Engage with children in ways that reflect God’s heart

God's heart for childAn acquaintance of mine, a preschool teacher, describes a time when she saw God’s heart reflected in a child’s actions.

“One of the children in my class became upset and started to cry. Her classmate, Miguel, immediately stopped what he was doing, grabbed a tissue and literally wiped her eyes. He then sat next to her and comforted her. Miguel is filled with a deep sense of compassion and justice. I praised Miguel for that compassion and for caring for his friend.”

God's heart toward sadness1) See experiences through the child’s eyes.

Miguel’s empathy reflected God’s heart toward his friend. He had understanding and insight into his friend’s thoughts and feelings. He took action to comfort her.

Empathy is not an easy skill to use, especially for those who were raised to minimize feelings, or skip over feelings and go right to changing or fixing them. When we practice empathy we communicate to children that we care.

2) Respond with empathy to reflect God’s heart of love toward children:

  • That hurts, doesn’t it?
  • I’m so sorry.
  • Good for you! You did it!
  • I remember feeling that way when I was a child–it’s exciting, isn’t it?
  • It’s scary to feel all alone.

3) Support the child’s bond with God and God’s bond with the child.

Obviously bonding requires presence. Mere information about someone does not make a strong bond. We reflect God’s heart toward children when we support God’s bond with the child.  This is difficult because we’re dealing with a Higher Power who is invisible. But when you are with the child, it is also easy to find God’s presence.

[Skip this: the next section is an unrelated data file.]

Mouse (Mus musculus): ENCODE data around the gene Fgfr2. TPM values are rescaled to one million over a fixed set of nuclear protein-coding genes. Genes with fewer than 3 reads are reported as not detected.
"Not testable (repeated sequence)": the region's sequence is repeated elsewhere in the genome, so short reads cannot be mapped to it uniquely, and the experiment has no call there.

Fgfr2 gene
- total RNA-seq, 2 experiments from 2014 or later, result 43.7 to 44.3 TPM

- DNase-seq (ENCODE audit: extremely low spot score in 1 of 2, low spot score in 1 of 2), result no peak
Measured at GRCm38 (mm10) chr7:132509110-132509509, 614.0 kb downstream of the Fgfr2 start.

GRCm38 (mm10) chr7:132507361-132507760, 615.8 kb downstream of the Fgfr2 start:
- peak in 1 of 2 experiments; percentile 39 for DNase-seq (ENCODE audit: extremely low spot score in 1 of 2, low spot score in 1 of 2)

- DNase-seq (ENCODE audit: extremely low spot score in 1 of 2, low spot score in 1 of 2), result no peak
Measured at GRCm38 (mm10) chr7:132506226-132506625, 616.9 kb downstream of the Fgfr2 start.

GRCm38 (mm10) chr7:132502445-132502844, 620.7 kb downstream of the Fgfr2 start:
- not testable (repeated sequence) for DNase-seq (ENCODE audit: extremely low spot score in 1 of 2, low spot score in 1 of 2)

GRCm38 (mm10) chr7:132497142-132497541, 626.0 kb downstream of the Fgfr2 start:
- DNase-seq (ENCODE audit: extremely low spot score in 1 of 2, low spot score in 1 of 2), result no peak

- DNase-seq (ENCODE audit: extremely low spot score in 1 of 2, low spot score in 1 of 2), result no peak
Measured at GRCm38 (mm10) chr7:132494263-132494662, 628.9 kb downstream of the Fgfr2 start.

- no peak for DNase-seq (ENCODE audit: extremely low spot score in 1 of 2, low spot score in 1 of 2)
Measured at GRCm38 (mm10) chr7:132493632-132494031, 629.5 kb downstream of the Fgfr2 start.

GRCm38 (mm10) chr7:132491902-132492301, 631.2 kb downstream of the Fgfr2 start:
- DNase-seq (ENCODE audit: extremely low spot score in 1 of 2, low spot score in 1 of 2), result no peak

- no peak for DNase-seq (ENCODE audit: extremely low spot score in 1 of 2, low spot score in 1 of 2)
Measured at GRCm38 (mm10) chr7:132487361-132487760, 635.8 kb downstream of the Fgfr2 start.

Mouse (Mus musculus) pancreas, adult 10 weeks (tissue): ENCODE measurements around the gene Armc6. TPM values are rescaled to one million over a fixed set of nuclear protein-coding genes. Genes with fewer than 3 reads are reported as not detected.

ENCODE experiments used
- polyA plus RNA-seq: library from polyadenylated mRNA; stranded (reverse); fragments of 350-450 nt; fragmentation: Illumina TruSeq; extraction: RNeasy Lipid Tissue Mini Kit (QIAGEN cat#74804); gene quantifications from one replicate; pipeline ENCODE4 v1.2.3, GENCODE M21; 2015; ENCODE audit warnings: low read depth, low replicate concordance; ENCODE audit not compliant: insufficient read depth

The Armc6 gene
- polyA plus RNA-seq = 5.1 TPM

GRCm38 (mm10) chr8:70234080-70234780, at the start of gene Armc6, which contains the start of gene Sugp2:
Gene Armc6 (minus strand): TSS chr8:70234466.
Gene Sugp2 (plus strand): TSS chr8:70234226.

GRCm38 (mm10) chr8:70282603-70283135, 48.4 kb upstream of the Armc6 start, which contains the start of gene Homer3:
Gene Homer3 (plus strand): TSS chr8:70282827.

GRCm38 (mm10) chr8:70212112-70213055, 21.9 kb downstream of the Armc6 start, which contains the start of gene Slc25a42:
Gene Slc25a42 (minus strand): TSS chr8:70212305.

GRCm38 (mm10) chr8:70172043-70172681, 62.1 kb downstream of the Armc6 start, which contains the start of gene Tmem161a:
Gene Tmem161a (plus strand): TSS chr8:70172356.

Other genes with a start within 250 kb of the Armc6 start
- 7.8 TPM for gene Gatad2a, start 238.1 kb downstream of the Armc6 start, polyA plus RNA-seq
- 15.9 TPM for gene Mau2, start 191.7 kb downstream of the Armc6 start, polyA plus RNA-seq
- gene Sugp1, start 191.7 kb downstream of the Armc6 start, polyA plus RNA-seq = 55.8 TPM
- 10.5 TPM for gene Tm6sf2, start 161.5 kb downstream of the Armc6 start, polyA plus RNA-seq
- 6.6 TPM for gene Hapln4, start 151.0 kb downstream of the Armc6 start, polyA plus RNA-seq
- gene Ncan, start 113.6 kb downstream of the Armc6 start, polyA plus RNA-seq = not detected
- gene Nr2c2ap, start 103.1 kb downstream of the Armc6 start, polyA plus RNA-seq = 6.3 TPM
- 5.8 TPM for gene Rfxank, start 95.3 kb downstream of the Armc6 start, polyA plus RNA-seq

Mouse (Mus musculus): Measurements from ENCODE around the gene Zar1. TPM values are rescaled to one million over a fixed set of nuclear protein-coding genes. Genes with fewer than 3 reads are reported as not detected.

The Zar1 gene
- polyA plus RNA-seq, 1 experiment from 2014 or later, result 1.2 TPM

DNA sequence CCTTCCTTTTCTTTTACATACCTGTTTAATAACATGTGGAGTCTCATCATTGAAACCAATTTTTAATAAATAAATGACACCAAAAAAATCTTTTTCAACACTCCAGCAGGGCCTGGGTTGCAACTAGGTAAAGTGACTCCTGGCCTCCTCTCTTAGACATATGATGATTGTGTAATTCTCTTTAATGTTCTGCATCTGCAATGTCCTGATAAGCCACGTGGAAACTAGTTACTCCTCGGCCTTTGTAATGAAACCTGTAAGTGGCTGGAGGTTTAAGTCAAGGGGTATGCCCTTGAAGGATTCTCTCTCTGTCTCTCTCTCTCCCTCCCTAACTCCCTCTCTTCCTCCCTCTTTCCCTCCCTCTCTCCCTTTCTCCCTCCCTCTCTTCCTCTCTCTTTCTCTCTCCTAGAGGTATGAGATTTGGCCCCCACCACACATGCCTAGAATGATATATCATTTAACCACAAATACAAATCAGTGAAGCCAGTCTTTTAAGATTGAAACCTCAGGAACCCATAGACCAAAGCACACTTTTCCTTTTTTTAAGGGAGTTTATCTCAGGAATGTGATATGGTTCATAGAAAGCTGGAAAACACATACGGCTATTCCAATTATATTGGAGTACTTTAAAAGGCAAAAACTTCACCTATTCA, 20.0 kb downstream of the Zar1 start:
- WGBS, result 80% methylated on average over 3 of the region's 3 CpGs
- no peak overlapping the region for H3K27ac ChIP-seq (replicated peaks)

1. God's heart in natureLook for kind acts and loving gestures wherever you go. Why? Because that’s where God is making an appearance. Develop a family habit to point out the good, not the stupid or rude.
  2. Notice and verbalize signs of God’s love: in nature, in movies, music, children’s literature, in happy surprises.
  3. Focus on God’s nurturing, comforting, gentle presence in difficult times and give God the benefit of the doubt.

Tweetable: Understand & support a child’s bond with God even when you don’t have one, or don’t have the same kind. Click to Tweet

Sympathy and prayer–kids can see the connection

Our foster daughter Angie had the most sympathy of any person I’ve ever known. At age 14, her spontaneous, heartfelt expressions of sadness for someone else’s misfortune far surpassed my own.

man needs sympathy Angie and I had occasion to drive through some hardscrabble neighborhoods in Los Angeles County. From time to time we would see a man lying on the sidewalk and she would say out loud with great feeling, “Oh! Poor thing!”

Angie’s sympathy moved her to pray for hurting people.

Sometimes I’d ask her, “What is your prayer for this person?” Other times, Angie would say, “We should pray for that man,” and say a short prayer out loud (integrated right into our conversation) about her hope that he finds food today or a better place to sleep.

Prayer fosters a sense of security.

praying girl moved to sympathyIn his book Love in a Fearful Land, Henri Nouwen writes, “Prayer is the way to both the heart of God and the heart of the world.” Prayer is a word that describes a relationship.